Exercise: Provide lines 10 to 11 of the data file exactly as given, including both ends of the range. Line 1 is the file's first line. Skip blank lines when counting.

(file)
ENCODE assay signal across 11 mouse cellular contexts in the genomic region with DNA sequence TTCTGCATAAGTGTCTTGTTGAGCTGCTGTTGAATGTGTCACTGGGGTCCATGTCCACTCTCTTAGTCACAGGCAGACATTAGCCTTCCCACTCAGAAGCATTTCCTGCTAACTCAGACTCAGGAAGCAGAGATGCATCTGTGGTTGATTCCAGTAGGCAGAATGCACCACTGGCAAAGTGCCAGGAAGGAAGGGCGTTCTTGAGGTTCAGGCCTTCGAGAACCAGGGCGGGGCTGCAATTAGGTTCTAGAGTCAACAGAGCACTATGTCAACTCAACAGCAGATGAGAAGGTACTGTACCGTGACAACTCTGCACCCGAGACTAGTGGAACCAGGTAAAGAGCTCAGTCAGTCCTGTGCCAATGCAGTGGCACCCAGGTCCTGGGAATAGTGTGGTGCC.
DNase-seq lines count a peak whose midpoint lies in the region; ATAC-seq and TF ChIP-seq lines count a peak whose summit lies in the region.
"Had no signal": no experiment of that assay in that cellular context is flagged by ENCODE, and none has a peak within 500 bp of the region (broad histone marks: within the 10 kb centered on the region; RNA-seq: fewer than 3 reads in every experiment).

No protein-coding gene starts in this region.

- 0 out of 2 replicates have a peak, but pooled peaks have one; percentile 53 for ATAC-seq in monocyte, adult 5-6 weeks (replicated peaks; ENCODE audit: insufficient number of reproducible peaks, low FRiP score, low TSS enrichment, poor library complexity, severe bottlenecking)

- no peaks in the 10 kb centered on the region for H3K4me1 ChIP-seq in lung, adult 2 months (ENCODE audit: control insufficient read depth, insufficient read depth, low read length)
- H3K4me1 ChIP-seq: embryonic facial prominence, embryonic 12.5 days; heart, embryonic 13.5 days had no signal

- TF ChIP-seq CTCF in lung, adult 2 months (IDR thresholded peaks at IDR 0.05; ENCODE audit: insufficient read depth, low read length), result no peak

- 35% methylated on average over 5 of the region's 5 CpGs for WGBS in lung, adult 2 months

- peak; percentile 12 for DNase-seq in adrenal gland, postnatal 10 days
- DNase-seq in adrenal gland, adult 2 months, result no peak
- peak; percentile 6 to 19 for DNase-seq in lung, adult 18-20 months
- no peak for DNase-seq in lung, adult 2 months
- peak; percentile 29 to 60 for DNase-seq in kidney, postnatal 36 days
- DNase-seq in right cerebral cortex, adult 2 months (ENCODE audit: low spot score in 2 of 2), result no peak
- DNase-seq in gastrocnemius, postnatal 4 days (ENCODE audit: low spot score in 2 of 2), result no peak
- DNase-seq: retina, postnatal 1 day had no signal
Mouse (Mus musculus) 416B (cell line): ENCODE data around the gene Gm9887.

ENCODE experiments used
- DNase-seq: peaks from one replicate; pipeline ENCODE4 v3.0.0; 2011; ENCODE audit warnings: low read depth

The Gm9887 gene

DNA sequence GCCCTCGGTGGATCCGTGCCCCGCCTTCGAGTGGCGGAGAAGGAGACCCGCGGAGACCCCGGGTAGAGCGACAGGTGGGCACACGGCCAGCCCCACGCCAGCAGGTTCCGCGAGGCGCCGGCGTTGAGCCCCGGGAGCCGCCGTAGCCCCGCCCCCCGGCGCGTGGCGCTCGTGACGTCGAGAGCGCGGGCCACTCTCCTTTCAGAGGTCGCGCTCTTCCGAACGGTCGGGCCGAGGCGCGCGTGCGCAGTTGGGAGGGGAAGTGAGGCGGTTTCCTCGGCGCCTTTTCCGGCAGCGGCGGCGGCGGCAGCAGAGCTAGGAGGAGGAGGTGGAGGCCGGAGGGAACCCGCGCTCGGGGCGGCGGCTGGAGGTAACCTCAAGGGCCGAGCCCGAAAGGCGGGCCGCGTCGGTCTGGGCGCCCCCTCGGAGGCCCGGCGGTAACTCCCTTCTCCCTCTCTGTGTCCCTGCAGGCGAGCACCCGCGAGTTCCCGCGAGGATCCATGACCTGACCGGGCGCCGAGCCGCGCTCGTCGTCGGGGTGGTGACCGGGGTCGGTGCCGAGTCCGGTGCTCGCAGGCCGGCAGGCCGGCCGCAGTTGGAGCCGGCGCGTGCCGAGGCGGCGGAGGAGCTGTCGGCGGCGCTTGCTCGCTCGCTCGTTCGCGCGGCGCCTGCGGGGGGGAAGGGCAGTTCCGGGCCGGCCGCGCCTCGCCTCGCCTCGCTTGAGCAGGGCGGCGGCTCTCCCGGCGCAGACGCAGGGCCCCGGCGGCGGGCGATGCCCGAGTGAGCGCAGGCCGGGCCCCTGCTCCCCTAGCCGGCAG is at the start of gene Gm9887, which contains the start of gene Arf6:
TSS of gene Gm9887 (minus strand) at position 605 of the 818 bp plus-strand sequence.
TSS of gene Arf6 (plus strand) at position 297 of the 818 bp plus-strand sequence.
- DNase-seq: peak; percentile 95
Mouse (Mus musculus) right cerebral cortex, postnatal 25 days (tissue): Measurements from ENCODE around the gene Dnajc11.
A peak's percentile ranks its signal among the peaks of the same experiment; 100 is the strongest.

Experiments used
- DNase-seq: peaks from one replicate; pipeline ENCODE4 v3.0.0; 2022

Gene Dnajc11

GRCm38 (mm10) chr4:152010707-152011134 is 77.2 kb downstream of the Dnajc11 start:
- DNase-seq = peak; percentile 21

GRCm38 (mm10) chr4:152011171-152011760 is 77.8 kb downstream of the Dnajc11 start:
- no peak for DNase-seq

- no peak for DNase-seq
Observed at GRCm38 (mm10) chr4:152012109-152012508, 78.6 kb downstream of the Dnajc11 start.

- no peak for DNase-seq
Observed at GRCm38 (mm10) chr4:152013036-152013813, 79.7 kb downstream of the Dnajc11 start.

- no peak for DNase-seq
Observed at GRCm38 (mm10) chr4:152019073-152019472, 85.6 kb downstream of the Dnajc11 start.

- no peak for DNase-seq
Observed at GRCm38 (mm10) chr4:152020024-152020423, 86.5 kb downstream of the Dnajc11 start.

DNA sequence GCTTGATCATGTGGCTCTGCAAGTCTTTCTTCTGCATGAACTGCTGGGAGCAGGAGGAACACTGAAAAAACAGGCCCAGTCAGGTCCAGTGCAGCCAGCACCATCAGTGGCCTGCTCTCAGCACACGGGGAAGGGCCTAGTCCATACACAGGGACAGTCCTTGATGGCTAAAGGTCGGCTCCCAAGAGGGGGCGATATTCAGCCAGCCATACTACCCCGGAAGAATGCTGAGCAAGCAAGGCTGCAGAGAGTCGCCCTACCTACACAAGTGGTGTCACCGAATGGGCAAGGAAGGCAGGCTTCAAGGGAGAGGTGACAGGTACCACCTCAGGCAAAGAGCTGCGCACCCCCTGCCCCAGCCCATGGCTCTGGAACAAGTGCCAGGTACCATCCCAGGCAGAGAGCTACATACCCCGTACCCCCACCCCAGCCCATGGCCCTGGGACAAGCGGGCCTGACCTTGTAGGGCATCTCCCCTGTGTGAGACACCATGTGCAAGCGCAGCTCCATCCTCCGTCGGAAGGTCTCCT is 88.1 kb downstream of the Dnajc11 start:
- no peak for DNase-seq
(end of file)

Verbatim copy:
- peak; percentile 12 for DNase-seq in adrenal gland, postnatal 10 days
- DNase-seq in adrenal gland, adult 2 months, result no peak